Yesterday, 13-year-old Martinez Smith-Payne was shot and killed in north St. Louis. Police say he and his friends had broken into an unlocked car
; a 60-year-old man, ostensibly the car's owner, killed the boy. So far, the man has not been charged in the shooting.
See also: St. Louis Man Free — For Now — After Killing 13-Year-Old Boy Accused of Car Break-In
Leah Patriarco was Payne's homeroom teacher last year, when he attended South City Prep, a charter school. She saw news coverage of his death — and found herself drawn to the online comments. Predictably, she was horrified.
In response, she fired off a Facebook post that so far has been shared more than 130 times.
She agreed to let us share it with our readers:
Last night one of my former students was shot and killed. He and two friends were going through someone's car and someone caught them and shot at them, killing my student.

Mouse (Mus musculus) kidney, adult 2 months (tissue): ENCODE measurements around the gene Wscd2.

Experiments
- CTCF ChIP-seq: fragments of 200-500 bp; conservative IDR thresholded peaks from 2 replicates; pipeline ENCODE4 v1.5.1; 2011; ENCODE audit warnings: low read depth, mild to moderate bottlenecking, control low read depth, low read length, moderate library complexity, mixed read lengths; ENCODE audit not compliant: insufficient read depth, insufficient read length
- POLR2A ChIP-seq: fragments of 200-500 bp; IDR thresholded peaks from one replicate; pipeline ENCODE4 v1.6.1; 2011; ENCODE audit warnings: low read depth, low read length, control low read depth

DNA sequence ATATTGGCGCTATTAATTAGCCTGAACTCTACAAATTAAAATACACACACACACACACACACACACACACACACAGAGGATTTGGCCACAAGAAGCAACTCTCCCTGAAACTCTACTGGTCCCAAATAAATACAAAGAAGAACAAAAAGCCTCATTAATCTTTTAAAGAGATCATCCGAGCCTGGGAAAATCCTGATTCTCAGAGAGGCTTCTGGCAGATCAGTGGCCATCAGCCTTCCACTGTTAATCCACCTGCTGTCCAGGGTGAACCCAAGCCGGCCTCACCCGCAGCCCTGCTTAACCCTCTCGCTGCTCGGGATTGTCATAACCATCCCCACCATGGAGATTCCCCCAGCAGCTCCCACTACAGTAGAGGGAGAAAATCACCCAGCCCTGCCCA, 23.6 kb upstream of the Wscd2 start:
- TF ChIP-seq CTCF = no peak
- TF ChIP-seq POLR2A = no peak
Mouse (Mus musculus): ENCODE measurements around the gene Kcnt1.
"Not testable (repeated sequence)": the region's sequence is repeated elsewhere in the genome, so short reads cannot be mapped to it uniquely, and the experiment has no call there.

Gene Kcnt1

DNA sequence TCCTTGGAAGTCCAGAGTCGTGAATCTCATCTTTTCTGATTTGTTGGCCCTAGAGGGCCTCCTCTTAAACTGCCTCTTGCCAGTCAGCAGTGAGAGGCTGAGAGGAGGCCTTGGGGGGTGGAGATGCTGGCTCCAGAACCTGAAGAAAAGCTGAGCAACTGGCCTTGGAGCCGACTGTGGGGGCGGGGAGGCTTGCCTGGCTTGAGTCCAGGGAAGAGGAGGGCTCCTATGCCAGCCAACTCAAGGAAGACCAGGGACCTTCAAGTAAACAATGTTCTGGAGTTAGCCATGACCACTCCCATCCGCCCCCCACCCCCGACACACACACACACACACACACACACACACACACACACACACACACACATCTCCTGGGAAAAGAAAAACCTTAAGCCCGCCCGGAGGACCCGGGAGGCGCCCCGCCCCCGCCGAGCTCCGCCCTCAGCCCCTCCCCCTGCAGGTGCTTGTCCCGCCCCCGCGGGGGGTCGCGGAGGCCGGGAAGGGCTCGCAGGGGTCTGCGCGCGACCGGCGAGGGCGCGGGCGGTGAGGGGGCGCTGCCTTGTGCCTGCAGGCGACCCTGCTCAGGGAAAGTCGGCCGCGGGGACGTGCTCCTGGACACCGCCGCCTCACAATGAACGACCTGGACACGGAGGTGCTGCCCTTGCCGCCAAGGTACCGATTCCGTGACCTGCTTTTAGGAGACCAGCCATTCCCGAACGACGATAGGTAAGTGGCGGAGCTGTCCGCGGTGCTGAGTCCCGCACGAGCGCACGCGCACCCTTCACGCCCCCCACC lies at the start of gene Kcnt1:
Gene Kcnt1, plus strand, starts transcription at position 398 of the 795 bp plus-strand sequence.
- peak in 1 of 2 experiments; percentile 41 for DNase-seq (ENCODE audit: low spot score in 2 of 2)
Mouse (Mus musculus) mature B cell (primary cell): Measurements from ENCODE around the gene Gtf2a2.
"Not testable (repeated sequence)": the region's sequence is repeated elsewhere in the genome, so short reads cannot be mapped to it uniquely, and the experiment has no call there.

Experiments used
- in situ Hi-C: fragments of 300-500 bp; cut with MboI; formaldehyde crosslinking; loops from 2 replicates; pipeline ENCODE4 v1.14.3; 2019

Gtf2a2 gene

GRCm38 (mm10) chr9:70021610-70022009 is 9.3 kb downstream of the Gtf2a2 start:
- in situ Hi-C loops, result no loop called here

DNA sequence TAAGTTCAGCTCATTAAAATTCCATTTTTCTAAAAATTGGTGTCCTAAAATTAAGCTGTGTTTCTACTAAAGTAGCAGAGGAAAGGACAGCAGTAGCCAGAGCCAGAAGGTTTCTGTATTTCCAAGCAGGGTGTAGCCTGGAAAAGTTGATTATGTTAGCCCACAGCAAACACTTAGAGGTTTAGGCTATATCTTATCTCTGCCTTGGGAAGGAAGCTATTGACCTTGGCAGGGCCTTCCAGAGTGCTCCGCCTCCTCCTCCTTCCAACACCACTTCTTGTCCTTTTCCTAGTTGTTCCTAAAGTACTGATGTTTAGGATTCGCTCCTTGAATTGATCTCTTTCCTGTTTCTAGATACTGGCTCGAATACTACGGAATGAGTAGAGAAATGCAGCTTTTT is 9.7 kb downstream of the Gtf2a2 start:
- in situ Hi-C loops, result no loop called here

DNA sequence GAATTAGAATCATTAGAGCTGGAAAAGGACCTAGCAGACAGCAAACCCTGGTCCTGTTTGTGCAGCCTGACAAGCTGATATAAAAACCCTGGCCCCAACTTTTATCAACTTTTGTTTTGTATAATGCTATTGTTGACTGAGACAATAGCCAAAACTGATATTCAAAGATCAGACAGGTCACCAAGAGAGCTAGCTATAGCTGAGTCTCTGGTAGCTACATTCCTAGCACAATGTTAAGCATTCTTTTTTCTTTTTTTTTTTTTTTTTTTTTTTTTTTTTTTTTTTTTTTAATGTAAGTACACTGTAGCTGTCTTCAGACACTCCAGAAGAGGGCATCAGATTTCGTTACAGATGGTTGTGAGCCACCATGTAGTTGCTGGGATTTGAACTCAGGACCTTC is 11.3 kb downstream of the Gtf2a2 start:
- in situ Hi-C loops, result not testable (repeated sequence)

I know I shouldn't read the comments but some part of me wanted to know for sure. Maybe I hoped that with a kid I know, a kid in this city, people would at least feel a little bit of sadness.
No. With only one exception every single person felt his death was justified. They judge him and his mother without any attempt to see them as people or to see the broader context. They don't know that this child was a pretty tiny 13-year-old with fairly severe learning issues. They didn't see how excited he got when I solved a Rubik's cube for him. They didn't hear how sweet he was when you worked with him one-on-one. They didn't see his mom coming to meetings to help us figure out how best to help him and crying because she loved him and wanted the best for him.
Kids do things they shouldn't. Our job is to help them make better choices not to kill them when they make mistakes.
As we reported yesterday, Smith-Payne reportedly suffered from ADHD and bipolar disorder
. He had also lost four fingers in a fireworks accident.
Circuit Attorney Jennifer Joyce is still weighing possible charges against the man who shot Smith-Payne, but notes that Missouri law grants homeowners broad rights to protect themselves.
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